Setting Up Kubernetes Clusters on AWS Using Cluster API

Welcome to this tutorial, where we’ll walk through the process of setting up a Kubernetes cluster on AWS by leveraging the Kubernetes upstream sub-project called Cluster API. As part of this tutorial, we will leverage Docker Desktop to bootstrap our management cluster on our local laptop before deploying a workload cluster in Amazon Web Services.

Cluster API Primer

Cluster API is a Kubernetes sub-project that was started by the Cluster Lifecycle Special Interest Group (SIG). The goals around Cluster API are to simplify the lifecycle management of clusters and reduce the amount of toil that Platform Operators have to deal with when deleting, updating, and setting up their Kubernetes clusters.

Cluster API makes setting up Kubernetes clusters simpler by using the declarative nature of Kubernetes clusters as the engine. As you’ll see in this Kubernetes tutorial, we’ll use a special cluster—called a management cluster—to set up one-to-many workload clusters where our applications would typically reside. We can then manage all of our workload clusters by interacting with our management cluster through desired state manifests, just like we do with our Kubernetes pods and services.

Prerequisites

Before we get too far into this Kubernetes tutorial, we will need to have a few things in place before we start to build our clusters. I will be demonstrating these concepts on a Macintosh laptop, but there are downloads for other operating systems, such as Windows and Linux. Here are the prerequisites:

  • Kubectl: You’ll need to have the kubectl command line utility downloaded and installed on your local workstation. This tool will be used to interact with the bootstrap clusters, management clusters, and finally our workload clusters.
  • Docker Desktop: We will use Docker Desktop to spin up some containers on our local workstation with KIND as part of the bootstrap process. NOTE: Docker desktop is free for small businesses and personal use. It requires a paid subscription for professional use.
  • KIND: KIND stands for “Kubernetes IN Docker.” KIND allows us to spin up Kubernetes nodes inside of Docker containers.
  • Clusterctl: Clusterctl is a command line tool used to handle lifecycle operations of the Cluster API management cluster.
  • AWS account: For this Kubernetes tutorial, you’ll need to have an AWS account to work with, but you can use Cluster API with other providers, including Azure, Openshift, vSphere, Google, and others. You will need administrator permissions on the account because you will be creating IAM policies, load balancers, storage, VPCs, and cloudformation stacks.
  • Clusterawsadm: Clusterawsadm is a command line utility used to configure a Cluster API management cluster with the infrastructure provider information. If you were deploying to a different infrastructure provider than AWS, you would use a different method here.

Deploy a Kubernetes Management Cluster

In order for us to use Kubernetes to manage our Kubernetes clusters, we have to get that first cluster deployed. If you already have a Kubernetes cluster available, then you can make that cluster a Cluster API management cluster. For many, however, we’ll need to come up with another way to build that first cluster. This leaves us with a challenge that is handled by using KIND with Docker Desktop on our local workstation.

After KIND and Docker Desktop have been installed on your workstation, you can run:

kind create cluster

This will deploy a Kubernetes cluster inside of Docker containers on our workstation to satisfy the requirement to build our first management cluster.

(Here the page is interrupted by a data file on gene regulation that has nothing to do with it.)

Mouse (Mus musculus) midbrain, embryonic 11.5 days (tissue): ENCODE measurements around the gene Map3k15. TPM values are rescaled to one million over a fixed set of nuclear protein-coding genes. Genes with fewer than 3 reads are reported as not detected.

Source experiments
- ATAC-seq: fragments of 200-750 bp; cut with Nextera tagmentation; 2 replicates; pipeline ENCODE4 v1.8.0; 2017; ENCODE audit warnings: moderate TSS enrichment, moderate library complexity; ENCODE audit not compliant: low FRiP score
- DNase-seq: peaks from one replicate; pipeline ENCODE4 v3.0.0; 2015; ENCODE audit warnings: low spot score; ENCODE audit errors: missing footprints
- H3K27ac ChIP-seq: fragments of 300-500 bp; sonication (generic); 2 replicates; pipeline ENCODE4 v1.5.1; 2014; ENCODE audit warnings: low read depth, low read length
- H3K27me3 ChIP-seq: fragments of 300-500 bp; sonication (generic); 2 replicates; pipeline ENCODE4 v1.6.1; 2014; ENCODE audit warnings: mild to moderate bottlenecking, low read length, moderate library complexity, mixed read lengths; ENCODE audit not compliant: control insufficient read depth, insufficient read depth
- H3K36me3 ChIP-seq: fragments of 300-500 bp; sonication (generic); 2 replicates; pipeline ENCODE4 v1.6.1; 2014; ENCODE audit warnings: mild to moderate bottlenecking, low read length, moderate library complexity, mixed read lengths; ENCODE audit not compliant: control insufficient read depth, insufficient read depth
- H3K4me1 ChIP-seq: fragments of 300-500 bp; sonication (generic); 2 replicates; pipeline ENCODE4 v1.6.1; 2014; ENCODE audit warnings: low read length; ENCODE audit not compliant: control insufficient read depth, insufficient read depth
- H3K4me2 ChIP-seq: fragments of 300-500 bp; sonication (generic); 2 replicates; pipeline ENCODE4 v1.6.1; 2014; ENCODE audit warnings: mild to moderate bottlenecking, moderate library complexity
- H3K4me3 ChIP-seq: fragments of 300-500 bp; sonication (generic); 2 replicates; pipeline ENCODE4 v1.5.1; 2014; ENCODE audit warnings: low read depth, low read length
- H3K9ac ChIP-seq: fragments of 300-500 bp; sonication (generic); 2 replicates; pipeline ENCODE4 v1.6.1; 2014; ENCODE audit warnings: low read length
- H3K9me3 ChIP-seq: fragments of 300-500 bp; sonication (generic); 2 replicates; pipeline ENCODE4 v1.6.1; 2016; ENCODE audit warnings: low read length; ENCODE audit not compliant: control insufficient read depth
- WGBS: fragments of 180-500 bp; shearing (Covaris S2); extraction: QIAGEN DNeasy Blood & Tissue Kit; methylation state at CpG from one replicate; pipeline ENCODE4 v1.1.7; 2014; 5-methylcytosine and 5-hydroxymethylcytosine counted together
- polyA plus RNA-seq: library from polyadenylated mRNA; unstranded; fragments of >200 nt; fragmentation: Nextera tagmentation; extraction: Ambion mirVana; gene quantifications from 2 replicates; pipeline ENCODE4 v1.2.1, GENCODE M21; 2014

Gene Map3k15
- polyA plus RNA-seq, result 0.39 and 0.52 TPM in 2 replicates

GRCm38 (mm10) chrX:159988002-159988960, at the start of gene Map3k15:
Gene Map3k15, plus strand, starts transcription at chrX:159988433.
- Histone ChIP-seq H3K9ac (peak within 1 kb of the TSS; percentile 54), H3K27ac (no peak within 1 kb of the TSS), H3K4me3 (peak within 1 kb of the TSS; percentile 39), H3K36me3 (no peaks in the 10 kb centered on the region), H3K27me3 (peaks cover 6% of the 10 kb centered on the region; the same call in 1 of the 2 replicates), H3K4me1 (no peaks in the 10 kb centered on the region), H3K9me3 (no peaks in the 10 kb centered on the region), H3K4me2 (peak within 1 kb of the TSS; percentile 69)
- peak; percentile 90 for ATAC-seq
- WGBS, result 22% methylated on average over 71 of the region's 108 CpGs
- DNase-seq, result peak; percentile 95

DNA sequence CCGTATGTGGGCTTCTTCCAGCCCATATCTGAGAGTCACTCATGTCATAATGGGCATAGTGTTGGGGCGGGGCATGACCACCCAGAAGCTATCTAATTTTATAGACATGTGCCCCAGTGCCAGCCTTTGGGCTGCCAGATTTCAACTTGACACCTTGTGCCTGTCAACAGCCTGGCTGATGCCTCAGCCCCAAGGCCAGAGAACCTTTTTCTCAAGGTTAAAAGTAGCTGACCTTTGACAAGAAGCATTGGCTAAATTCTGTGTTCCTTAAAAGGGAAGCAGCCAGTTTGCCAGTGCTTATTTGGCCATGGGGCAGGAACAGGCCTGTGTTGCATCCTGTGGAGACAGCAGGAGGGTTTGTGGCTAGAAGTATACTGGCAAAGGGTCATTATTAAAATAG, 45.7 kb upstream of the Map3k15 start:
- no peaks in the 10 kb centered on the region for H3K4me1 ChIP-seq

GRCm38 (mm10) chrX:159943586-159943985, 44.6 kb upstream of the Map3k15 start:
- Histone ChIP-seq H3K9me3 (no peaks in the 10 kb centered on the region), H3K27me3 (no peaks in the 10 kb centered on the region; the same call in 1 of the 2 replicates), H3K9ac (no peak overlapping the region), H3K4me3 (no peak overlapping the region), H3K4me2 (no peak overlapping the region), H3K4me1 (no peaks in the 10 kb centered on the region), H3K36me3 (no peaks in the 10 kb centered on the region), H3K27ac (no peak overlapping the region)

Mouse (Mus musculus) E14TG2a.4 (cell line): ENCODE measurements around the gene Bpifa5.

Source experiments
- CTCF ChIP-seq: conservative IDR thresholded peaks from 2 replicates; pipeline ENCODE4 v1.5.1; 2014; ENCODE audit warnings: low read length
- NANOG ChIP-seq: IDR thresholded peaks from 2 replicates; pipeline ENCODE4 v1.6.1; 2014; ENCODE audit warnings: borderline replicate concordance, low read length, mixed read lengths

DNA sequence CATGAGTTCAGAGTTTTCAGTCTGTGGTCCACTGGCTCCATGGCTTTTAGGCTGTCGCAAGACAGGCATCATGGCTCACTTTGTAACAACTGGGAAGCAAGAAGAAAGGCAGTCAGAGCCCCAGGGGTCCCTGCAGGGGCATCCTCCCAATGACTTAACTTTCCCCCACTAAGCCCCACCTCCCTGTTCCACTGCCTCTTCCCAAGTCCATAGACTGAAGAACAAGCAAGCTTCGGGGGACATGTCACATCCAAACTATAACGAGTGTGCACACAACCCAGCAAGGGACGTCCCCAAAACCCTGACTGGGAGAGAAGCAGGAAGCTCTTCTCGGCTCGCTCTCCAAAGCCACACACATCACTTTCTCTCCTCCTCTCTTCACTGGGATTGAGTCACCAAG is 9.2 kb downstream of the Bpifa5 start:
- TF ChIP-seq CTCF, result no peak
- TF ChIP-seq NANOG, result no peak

After the KIND cluster has been deployed, your cluster context should be automatically set so you can start issuing kubectl commands against that cluster without further configuration. 

Our next step is to install the Cluster API management components into this management cluster. This includes things like controllers that will do the work of deploying new clusters to our infrastructure provider, which, in this case, is AWS. To do this we will use clusterctl to deploy these components.

clusterctl init

Clusterctl init will deploy the management components into our cluster, using our current Kubernetes context, and this is what makes the regular Kubernetes cluster a Cluster API management cluster.

If we want to investigate what was deployed we can run:

kubectl get namespaces

This will show us several of the cluster API namespaces created where the management components will live.

Now that our Kubernetes cluster has the Cluster API (CAPI) components installed, we need to deploy the infrastructure provider components. The infrastructure provider components are different based on which type of infrastructure you will be deploying clusters on. For our scenario, we are deploying the Cluster API provider for AWS (CAPA). CAPA will let us customize our Kubernetes cluster configurations so these clusters can deploy AWS-based load balancers or AWS-based storage, such as EBS. Cluster API provider for AWS has the ability to interact with the rest of the AWS cloud solutions needed to operate a Kubernetes cluster.

We will use the clusterawsadm command line tool to deploy our CAPA components, but we need to provide some information about our AWS environment—namely, access permissions.

export AWS_REGION=us-east-2 
export AWS_ACCESS_KEY_ID=<your-access-key>
export AWS_SECRET_ACCESS_KEY=<your-secret-access-key>
export AWS_SESSION_TOKEN=<session-token> # If you are using Multi-Factor Auth.

Once you have set your AWS credentials, we can run:

clusterawsadm bootstrap iam create-cloudformation-stack

This command creates a CloudFormation Stack with resources we will use to deploy our Kubernetes clusters.

Once the Cloudformation stack has been deployed through the bootstrap command, the next step is to initialize the management cluster with the CAPA components. First, we are going to create a set of Base64 credentials from our access keys. This Base64 credential will be used in a Kubernetes Secret, which will be stored in the management cluster for use when we need to make further changes to the AWS infrastructure—like when we need to spin up EC2 instances for our cluster nodes.